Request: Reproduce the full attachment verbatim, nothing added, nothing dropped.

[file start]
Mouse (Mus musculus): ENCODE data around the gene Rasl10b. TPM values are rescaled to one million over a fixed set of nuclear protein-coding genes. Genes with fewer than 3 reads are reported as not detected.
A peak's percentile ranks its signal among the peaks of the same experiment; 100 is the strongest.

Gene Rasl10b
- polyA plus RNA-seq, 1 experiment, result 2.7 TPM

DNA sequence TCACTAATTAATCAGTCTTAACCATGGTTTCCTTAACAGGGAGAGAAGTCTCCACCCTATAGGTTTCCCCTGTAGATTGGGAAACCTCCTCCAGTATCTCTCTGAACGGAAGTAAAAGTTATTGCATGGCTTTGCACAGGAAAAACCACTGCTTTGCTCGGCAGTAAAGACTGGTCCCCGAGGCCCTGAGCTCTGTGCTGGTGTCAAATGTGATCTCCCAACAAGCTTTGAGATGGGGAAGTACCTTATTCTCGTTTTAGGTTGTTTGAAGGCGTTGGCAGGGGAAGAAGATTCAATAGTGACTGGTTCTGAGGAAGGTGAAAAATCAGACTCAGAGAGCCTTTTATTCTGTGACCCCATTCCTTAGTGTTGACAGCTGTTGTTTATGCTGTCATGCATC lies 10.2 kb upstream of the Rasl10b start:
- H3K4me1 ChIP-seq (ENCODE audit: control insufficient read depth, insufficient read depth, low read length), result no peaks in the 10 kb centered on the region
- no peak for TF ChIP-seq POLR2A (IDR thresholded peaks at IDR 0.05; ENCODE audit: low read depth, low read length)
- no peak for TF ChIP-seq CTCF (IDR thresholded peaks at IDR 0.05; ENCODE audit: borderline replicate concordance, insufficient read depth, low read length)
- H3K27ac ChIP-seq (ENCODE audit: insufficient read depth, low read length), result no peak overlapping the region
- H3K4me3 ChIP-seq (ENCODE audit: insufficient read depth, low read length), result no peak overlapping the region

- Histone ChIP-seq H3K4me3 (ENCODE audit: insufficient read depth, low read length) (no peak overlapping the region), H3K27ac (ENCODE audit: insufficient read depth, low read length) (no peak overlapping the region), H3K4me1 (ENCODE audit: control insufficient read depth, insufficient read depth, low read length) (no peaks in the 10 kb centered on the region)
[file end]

Mouse (Mus musculus): ENCODE data around the gene Rasl10b. TPM values are rescaled to one million over a fixed set of nuclear protein-coding genes. Genes with fewer than 3 reads are reported as not detected.
A peak's percentile ranks its signal among the peaks of the same experiment; 100 is the strongest.

Gene Rasl10b
- polyA plus RNA-seq, 1 experiment, result 2.7 TPM

DNA sequence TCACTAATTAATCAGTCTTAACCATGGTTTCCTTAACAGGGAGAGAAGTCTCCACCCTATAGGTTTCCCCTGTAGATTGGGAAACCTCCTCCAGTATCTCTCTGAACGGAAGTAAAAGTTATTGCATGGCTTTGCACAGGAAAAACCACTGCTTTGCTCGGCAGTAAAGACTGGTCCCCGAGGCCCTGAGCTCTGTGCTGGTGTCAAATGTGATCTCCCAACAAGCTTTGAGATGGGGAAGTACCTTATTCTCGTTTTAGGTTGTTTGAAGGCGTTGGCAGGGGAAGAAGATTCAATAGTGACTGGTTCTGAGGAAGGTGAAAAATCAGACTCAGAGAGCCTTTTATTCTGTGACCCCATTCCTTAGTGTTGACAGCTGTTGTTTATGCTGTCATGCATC lies 10.2 kb upstream of the Rasl10b start:
- H3K4me1 ChIP-seq (ENCODE audit: control insufficient read depth, insufficient read depth, low read length), result no peaks in the 10 kb centered on the region
- no peak for TF ChIP-seq POLR2A (IDR thresholded peaks at IDR 0.05; ENCODE audit: low read depth, low read length)
- no peak for TF ChIP-seq CTCF (IDR thresholded peaks at IDR 0.05; ENCODE audit: borderline replicate concordance, insufficient read depth, low read length)
- H3K27ac ChIP-seq (ENCODE audit: insufficient read depth, low read length), result no peak overlapping the region
- H3K4me3 ChIP-seq (ENCODE audit: insufficient read depth, low read length), result no peak overlapping the region

- Histone ChIP-seq H3K4me3 (ENCODE audit: insufficient read depth, low read length) (no peak overlapping the region), H3K27ac (ENCODE audit: insufficient read depth, low read length) (no peak overlapping the region), H3K4me1 (ENCODE audit: control insufficient read depth, insufficient read depth, low read length) (no peaks in the 10 kb centered on the region)